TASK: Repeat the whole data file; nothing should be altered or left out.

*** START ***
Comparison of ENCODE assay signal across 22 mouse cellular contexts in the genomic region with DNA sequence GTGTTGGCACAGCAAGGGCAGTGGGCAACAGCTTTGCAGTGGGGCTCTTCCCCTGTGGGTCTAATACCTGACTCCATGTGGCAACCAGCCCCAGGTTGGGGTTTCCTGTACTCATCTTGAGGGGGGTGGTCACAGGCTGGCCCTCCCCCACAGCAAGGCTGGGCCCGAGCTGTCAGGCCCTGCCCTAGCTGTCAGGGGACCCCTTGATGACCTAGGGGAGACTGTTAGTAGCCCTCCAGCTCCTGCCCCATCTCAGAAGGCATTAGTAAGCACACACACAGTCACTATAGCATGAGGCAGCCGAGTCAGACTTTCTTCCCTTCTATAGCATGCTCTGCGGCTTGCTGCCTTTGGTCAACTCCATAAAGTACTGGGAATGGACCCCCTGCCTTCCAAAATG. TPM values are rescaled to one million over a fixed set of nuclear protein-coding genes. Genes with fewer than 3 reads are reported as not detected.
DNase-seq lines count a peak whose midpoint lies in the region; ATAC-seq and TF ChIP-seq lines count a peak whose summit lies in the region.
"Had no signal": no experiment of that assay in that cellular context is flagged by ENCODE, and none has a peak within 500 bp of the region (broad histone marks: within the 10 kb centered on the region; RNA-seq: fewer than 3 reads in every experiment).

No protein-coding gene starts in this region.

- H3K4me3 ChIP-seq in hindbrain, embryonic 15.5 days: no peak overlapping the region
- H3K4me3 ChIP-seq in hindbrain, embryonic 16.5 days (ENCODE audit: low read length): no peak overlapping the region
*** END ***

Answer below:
Comparison of ENCODE assay signal across 22 mouse cellular contexts in the genomic region with DNA sequence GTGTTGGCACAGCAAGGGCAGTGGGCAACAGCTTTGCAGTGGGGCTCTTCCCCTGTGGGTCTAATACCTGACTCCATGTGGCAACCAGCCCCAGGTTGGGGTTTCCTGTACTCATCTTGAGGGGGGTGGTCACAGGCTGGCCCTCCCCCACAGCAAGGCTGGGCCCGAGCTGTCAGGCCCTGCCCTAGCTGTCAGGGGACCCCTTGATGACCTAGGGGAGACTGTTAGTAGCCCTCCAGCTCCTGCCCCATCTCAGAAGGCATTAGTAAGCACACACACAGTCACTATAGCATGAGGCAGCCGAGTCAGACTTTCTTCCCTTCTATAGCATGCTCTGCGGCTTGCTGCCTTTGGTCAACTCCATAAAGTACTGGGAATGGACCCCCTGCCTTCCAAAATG. TPM values are rescaled to one million over a fixed set of nuclear protein-coding genes. Genes with fewer than 3 reads are reported as not detected.
DNase-seq lines count a peak whose midpoint lies in the region; ATAC-seq and TF ChIP-seq lines count a peak whose summit lies in the region.
"Had no signal": no experiment of that assay in that cellular context is flagged by ENCODE, and none has a peak within 500 bp of the region (broad histone marks: within the 10 kb centered on the region; RNA-seq: fewer than 3 reads in every experiment).

No protein-coding gene starts in this region.

- H3K4me3 ChIP-seq in hindbrain, embryonic 15.5 days: no peak overlapping the region
- H3K4me3 ChIP-seq in hindbrain, embryonic 16.5 days (ENCODE audit: low read length): no peak overlapping the region